Veteran gay activist Ted Brown, who came out before LGBT people had any rights in the UK, has dedicated his life to combating racism and homophobia since joining the Gay Liberation Front (GLF) in 1970, after meeting a group of activists picketing The Boys in the Band in London’s West End.
Ted Brown had been aware of his feelings for other boys at school when he was 11 or 12, but it was the discovery of a Tom of Finland book in a Popular Books store in New Cross, London, when he was 15 that convinced him this was not a phase. “I remember very distinctly seeing the picture: it’s two very butch guys, one is a motor cyclist and the other is down on his knees scrubbing bike oil from the other one’s jeans. I walked all the way home with an erection! And that was the week I told my mother there is no doubt what is going on here,” he recalls.
His mother was supportive: in the US, she had been active in the National Association for the Advancement of Coloured People (NAACP), which had been discussing gay rights as early as the 1950s in the US, partly thanks to the pioneering work of openly gay activist and strategist Bayard Rustin, who would later go on to organise the 1963 March on Washington, when Martin Luther King delivered the 20th century’s most famous anti-racist speech, ‘I Have A Dream’. “Part of the reason I knew I could speak to my mother was because she had been involved in these discussions in New York,” Ted says. (His Jamaican-born mother had been deported from the US when authorities took advantage of her overdue visa to expel the NAACP activist.)
But as the year was 1965, two years before partial decriminalisation of homosexuality in England and Wales and four ahead of the Stonewall uprising on the other side of the Atlantic, Ted’s mother knew her son was facing a hard road ahead of him. “Her attitude was, ‘Woe is me, woe is you’,” he says: her child was going to have to deal with homophobia as well as the racism they had already encountered outside their home at Deptford Church Street, which was just a couple of hundred yards from The Albany, where we will be premiering our new show, We Raise Our Hands In The Sanctuary, in February 2017. (In accordance with the ever-increasing speed of the evolution of London’s socio-geography, the house has since been demolished to make way for a motorway). Back then, the National Front was an active force, stoking racial tensions between some sections of the indigenous white working class community and the new generations of black British people trying to make a life for their families. “We had shit pushed through our letterbox,” he recalls. On another occasion, he and his mother were chased down the street by thugs throwing rocks at them.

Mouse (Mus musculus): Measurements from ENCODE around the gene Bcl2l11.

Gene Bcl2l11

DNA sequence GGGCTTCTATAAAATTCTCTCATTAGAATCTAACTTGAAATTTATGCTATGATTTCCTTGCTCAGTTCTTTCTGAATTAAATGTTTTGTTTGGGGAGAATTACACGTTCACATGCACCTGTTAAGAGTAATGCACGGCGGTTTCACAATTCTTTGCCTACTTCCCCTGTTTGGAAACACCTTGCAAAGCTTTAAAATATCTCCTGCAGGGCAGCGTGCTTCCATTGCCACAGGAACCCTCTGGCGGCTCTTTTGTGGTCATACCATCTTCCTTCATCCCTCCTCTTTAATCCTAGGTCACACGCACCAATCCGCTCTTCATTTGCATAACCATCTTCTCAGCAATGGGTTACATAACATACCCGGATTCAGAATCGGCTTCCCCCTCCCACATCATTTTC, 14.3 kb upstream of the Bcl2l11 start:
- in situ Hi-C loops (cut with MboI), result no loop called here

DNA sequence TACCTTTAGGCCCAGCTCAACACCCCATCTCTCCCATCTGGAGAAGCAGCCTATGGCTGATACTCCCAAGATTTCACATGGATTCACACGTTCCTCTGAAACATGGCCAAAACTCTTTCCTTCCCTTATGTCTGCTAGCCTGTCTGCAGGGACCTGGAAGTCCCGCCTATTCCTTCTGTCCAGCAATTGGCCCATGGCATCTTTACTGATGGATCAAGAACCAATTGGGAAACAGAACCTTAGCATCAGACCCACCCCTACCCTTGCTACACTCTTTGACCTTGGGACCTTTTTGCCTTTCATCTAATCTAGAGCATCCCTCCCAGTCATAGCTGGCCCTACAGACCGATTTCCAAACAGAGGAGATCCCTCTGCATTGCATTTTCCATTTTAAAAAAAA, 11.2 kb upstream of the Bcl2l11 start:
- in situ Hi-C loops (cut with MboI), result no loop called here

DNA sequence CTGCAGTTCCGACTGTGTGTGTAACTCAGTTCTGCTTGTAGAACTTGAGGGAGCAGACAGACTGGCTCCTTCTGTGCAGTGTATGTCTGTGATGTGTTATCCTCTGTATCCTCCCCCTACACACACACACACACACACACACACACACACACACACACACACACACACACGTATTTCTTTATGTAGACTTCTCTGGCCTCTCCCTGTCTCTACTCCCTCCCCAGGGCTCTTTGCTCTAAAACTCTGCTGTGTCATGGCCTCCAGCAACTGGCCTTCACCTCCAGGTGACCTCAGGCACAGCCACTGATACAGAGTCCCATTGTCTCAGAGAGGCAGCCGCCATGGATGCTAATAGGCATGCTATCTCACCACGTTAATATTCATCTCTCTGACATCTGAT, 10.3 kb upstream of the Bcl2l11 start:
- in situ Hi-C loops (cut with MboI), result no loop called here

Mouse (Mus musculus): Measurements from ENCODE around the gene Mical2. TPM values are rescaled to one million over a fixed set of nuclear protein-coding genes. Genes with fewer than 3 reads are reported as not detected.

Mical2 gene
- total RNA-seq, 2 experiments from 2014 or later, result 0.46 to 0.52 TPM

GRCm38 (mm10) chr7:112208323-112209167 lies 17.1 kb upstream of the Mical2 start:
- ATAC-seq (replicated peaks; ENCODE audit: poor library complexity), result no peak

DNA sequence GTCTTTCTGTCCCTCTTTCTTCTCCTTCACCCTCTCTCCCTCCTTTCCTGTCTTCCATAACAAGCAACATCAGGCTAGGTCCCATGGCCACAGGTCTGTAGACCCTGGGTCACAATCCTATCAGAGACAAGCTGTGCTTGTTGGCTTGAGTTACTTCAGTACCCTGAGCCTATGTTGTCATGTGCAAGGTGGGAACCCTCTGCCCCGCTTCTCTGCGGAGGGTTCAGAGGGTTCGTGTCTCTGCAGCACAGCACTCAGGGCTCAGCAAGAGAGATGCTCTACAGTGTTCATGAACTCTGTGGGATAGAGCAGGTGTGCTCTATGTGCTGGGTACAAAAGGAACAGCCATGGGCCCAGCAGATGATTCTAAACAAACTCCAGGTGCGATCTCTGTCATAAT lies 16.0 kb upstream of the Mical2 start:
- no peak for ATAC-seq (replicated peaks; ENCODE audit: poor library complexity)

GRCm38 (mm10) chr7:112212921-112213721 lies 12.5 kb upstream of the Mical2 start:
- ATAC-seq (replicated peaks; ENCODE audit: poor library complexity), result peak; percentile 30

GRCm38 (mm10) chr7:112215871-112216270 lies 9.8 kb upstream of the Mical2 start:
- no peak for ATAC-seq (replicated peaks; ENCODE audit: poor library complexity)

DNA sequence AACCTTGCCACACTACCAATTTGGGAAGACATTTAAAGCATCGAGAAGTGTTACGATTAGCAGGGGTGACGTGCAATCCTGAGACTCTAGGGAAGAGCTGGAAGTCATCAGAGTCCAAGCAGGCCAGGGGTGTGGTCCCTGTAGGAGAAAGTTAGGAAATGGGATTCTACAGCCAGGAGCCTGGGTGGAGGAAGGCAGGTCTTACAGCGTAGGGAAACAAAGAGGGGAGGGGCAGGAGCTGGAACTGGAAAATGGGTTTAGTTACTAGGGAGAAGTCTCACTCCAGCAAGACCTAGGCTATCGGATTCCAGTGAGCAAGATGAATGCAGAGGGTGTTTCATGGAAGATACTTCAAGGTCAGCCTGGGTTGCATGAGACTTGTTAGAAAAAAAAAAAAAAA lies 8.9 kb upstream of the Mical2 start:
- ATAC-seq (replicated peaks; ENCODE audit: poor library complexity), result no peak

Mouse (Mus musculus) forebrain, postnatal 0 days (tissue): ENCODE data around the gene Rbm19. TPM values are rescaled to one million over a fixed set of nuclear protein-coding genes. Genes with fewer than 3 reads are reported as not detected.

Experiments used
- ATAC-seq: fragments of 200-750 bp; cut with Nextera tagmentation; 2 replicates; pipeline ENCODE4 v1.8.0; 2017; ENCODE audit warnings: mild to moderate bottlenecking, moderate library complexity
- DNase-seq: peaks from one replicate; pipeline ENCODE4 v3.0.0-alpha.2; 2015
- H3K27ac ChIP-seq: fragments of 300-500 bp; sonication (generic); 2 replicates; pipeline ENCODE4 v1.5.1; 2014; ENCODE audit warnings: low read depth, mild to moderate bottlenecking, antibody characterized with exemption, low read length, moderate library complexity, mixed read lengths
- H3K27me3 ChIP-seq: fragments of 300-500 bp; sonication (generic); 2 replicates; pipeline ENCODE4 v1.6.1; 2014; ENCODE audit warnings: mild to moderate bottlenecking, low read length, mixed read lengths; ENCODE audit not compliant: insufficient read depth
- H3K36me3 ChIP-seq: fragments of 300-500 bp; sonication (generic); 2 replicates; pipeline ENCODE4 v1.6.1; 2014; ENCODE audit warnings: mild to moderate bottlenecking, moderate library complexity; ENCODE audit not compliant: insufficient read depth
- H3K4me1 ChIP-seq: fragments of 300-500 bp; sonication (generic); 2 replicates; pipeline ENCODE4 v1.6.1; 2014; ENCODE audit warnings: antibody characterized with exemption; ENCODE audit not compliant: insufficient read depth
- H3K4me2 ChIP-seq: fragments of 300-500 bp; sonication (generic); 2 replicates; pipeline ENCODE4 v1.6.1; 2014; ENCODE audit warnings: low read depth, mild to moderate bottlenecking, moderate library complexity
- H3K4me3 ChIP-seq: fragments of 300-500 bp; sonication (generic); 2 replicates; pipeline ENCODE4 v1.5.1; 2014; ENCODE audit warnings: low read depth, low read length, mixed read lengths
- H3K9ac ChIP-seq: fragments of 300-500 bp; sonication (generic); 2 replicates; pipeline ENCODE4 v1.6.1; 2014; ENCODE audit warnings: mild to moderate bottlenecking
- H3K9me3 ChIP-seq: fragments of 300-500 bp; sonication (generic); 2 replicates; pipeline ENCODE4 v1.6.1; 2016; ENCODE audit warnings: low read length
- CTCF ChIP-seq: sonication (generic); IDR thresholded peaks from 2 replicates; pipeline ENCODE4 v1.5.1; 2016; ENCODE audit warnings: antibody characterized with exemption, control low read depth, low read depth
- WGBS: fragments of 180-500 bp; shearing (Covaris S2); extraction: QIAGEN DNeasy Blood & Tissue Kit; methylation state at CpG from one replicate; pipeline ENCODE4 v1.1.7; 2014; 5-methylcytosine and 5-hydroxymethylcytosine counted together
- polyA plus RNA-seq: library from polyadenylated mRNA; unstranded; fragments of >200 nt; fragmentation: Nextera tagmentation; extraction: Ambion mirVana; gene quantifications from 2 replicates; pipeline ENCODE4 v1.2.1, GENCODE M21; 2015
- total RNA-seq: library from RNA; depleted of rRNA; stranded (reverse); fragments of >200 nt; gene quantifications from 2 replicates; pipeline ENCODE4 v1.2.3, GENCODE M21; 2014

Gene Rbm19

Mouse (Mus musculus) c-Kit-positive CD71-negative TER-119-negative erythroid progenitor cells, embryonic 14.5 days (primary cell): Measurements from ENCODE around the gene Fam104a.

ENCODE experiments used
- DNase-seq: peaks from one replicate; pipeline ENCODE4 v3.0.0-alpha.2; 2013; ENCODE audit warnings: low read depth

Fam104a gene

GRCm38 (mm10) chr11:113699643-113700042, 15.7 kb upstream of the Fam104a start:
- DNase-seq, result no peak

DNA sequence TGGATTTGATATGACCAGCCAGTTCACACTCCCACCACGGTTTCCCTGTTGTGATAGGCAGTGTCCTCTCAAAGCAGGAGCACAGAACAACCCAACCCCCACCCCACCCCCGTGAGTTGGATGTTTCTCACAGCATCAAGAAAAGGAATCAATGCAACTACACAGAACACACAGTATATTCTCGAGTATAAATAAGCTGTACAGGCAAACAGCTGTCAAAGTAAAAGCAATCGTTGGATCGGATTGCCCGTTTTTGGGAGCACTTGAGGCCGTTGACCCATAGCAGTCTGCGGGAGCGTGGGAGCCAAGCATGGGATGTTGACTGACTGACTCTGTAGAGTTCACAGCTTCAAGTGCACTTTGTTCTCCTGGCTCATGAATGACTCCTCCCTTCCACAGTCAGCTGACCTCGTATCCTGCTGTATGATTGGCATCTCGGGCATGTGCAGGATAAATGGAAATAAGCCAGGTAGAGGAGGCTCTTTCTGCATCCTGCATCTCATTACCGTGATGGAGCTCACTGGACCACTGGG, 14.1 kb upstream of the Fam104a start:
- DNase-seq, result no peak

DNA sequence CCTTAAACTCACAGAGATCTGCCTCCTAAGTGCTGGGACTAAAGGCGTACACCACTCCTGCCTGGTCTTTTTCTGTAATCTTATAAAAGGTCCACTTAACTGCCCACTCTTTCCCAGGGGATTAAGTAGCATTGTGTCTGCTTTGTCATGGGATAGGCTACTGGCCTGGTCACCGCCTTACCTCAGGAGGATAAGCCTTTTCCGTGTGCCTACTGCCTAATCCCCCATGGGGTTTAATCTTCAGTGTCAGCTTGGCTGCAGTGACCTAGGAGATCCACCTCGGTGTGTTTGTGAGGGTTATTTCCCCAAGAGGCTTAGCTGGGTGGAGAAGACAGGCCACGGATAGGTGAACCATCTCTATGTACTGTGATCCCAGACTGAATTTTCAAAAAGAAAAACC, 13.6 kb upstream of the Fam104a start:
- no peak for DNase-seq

As Ted came out to his mother inside the home, within the solace of bricks and mortar, they cried on each other’s shoulders. “She couldn’t tell anybody, I couldn’t tell anybody else,” Ted recalls – including his younger sister (then aged 11) and brother (five), whom he didn’t want to burden with the news. “If I had told them, they would have had to bear this knowledge, this secret, which anyone who’d found out would have interpreted as, ‘You have a brother who’s sick’,” he says. Six months later, Ted’s road became harder still when his mother died, and the children were split up in different children’s homes.
Soon after he arrived at Stonefield, the boys’ home in Blackheath, Ted realised he wasn’t the only gay teen there – another boy who had been on the rent scene for two years took him up to the Piccadilly Circus cruising area one evening. “I got stopped by the police and warned off. He was arrested because he’d been caught before but they let me off because they could see I was naïve and innocent: it was obvious I didn’t know what was going on,” he says.
Ted wasn’t the only gay pupil at school either. “There were two other guys I thought were gay, but again we couldn’t talk about it because it would have been just unbearable – one or two kids were bullied incessantly and called sissies, yet teachers wouldn’t protect them,” Ted says. He’s sure that the two pupils who committed suicide during his schooldays did so because they couldn’t stand the homophobia aimed at them.
Ted himself tried to take his own life as a teenager – twice. “I remember thinking, ‘My life is going to be a disaster’. I had read about how lots of enslaved Black people committed suicide during the slavery days in the USA – not in the sense that they felt there was something wrong in being Black but because the future, for them (and for me) was something not to be tolerated,” he says. But after the second failed attempt he realised he had to keep going – for his siblings, if nothing else. “I thought, ‘Hold on, no – I’ve got a younger brother and sister that I need to think about, to look out for: at least until they’re older, I can’t do this.”